This week every­body’s talk­ing about... COM­MON­WEALTH GAMES

The Games will be in her own back­yard, but the for­mer Olympian is happy to be a part of it from dryer ground, writes Anna Brain


IT’S been 12 years since she last com­peted in the 2006 Com­mon­wealth Games. Now a re­spected com­men­ta­tor, for­mer Olympian Giaan Rooney says she doesn’t miss the pool, or the gru­elling pace of train­ing as an elite ath­lete.

“I’ve not swum a lap since,” she says. “I don’t even own a pair of togs that would al­low me to do laps any more.

“But I ac­tu­ally feel that’s very healthy. I’m very grate­ful for my time, I owe swim­ming so much and it’s a huge part of me. But I don’t miss it.

“I feel more like a proud mum watch­ing the ath­letes race, and I want it so badly for them. I know how much work has gone into what they do, but I have no de­sire to stand up there on the block and re­place them.”

While many of her con­tem­po­raries have strug­gled with life af­ter swim­ming, Rooney, now a mother of two, has built up an en­vi­able ca­reer with Chan­nel 7, with en­dorse­ments and am­bas­sado­rial roles on the side.

“I am one of the few that has been able to have a sec­ond chance at a great ca­reer in life af­ter sport, and I don’t take that for granted. It can be taken away eas­ily.

“There are many who have tried, and for what­ever rea­son it hasn’t worked. I’m grate­ful ev­ery day for the life I’m liv­ing.”

From to­day, Rooney will be part of Chan­nel 7’s ded­i­cated Com­mon­wealth Games com­men­tary team, which in­cludes Hamish McLach­lan, Mel McLaugh­lin, Jo­hanna Griggs, Jim Wil­son and Todd Wood­bridge to name but a few.

For the first six days she will fo­cus on the mag­nif­i­cent pools at South­port’s Broad­wa­ter.

“For all the ath­letes, the big­gest is­sue is that there’s no roof on the pool, and they’re used to hav­ing a roof on com­pe­ti­tion venues. But at the end of the day, ev­ery­one is deal­ing with the same con­di­tions. So, if it’s rain­ing, they’re all go­ing to be deal­ing with the rain. If it’s glar­ing sun, they’re all deal­ing with glar­ing sun. It’s got such an Aussie feel to it. You cer­tainly couldn’t have done that in Glas­gow four years ago, or in Delhi be­fore that. So I think it’s a good vibe.”

Rooney is re­luc­tant to name her top picks in the pool, say­ing she doesn’t like to put ad­di­tional pres­sure on them. But she says view­ers should keep an eye on one swim­mer in par­tic­u­lar.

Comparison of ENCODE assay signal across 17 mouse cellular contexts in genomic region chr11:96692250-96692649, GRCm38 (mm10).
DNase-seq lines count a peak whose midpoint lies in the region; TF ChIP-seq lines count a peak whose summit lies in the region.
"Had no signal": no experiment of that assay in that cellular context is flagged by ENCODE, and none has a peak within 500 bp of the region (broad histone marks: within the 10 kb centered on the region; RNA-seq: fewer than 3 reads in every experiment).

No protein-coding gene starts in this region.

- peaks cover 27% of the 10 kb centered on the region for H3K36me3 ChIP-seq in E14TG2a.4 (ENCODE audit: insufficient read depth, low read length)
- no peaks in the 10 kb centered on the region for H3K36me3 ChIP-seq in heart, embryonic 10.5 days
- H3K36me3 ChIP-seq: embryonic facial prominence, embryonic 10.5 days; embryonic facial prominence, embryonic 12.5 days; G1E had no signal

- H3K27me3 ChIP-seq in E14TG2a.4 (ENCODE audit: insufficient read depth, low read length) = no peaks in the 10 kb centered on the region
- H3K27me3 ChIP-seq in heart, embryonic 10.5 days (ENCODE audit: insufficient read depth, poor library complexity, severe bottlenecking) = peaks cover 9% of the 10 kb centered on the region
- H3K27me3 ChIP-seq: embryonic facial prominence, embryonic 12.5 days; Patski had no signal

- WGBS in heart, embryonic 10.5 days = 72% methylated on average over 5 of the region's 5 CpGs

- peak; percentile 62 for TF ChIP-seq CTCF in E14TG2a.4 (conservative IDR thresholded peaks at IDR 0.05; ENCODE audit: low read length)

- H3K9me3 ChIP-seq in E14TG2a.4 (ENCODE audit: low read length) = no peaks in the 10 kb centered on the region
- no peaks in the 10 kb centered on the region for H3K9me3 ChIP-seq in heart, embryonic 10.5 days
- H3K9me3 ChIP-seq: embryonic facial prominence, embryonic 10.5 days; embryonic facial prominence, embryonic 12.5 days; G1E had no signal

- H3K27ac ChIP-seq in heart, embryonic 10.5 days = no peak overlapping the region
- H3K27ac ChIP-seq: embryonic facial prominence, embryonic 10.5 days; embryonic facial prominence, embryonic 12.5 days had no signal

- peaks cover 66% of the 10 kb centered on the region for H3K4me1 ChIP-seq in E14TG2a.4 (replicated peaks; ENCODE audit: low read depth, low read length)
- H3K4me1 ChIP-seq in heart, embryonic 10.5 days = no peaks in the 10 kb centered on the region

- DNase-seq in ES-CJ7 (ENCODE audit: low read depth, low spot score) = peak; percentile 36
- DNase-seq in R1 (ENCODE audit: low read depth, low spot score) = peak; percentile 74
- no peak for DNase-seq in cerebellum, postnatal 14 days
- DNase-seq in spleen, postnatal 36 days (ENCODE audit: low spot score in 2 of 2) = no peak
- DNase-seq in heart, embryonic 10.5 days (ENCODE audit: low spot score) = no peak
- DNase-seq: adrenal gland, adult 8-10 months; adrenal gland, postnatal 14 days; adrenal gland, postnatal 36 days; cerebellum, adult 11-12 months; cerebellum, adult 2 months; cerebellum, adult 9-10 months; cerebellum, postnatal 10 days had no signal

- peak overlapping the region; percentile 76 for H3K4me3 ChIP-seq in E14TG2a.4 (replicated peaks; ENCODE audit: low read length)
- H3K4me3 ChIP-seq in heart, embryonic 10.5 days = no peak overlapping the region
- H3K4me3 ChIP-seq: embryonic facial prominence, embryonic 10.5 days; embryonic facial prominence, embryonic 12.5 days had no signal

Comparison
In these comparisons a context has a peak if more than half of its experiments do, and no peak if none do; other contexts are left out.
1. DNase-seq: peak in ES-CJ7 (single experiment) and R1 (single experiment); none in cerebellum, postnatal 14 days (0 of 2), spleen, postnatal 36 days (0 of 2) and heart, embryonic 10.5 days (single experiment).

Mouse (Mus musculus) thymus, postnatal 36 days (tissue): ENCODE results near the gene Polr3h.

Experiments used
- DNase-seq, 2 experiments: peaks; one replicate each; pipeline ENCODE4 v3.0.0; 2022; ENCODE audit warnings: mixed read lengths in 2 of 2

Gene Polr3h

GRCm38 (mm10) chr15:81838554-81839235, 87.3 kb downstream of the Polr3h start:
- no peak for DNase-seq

“For me, I think it’s safe to call her ‘come­back queen’, Cate Camp­bell. She took a year off last year just to re­assess and find her love of the sport. She’s ab­so­lutely fly­ing at tri­als a few weeks ago, there’s a new level of con­fi­dence in her. For me, she wins and wins eas­ily.

“Def­i­nitely the 100m freestyle, maybe even a but­ter­fly event as well, she’s that good.

“I had a lit­tle bit of a look, and on pa­per, for the top times swum in the world this year, Aus­tralians are ranked No. 1 in the Com­mon­wealth na­tions in 21 events, which is huge. So ob­vi­ously they all need to step up and deal with that pres­sure and ex­pec­ta­tion and per­form on the day. The para ath­letes are also in­cred­i­bly strong.

“We love the fact that the Com­mon­wealth Games is the only ma­jor in­ter­na­tional event where our para ath­letes are in­volved with the able-bod­ied ath­letes, all in the same pro­gram to­gether. Swim­ming is tra­di­tion­ally very strong at Com­mon­wealth Games level, and I don’t think this year is go­ing to be any dif­fer­ent.

“I’d like to hear the na­tional an­them sung at least five times.”

Ev­ery­one be­comes a sports junkie dur­ing the Games, and Rooney is no ex­cep­tion. When the swim­ming is over, she’ll turn her tal­ents to an­other, more un­ex­pected sport.

“In the sec­ond six days I’m ac­tu­ally go­ing to be do­ing a bit of work at the rhyth­mic gym­nas­tics, and I haven’t ever been to a live gym­nas­tics com­pe­ti­tion be­fore,” she says.

“When they fin­ish com­pet­ing they come past and do a lit­tle in­ter­view. I don’t claim to be an ex­pert, and I think peo­ple would laugh at me try­ing to be. But I’ll cer­tainly try to cram in as much re­search as I pos­si­bly can.” And if her sched­ule al­lows, she wants to check out some un­usual venues be­ing used for the Games. “The squash fa­cil­i­ties are in the big movie stu­dios up here. The sound stages are be­ing con­verted into squash courts, with big glass boxes. So I’m hop­ing my sched­ule al­lows me to get to as many dif­fer­ent events as pos­si­ble.” Af­ter grow­ing up on the Gold Coast, Rooney moved to Mel­bourne for 13 years. She and husband Sam Levett moved back to the Gold Coast to be near her par­ents, who help out with son Zan­der, three, and Alexa, nine months. From a lo­cal per­spec­tive, she has watched prepa­ra­tions for the Games with in­ter­est. “The Gold Coast needed to grow up,” she says. “But it has done it so well I re­ally do feel that we’re a world-class city and I can’t wait to show it off.

“So many of our roads have been up­graded, pub­lic trans­port, changes that will ben­e­fit the city in the long run. “On the Gold Coast we’re pretty lucky that we haven’t had that traf­fic of a Syd­ney or Mel­bourne be­fore, and peo­ple are wor­ried about that, be­cause they like their nor­mal pace.

“But for 11 days, I think we’re go­ing to be OK. I re­mem­ber be­fore the Syd­ney Olympics the same thing hap­pened, and be­fore the Mel­bourne Com­mon­wealth Games. Peo­ple were like, ‘we’ve got to get out, it’s go­ing to be hor­ren­dous’. And they’re the ones who felt like they missed out when ev­ery­one raved about it.”


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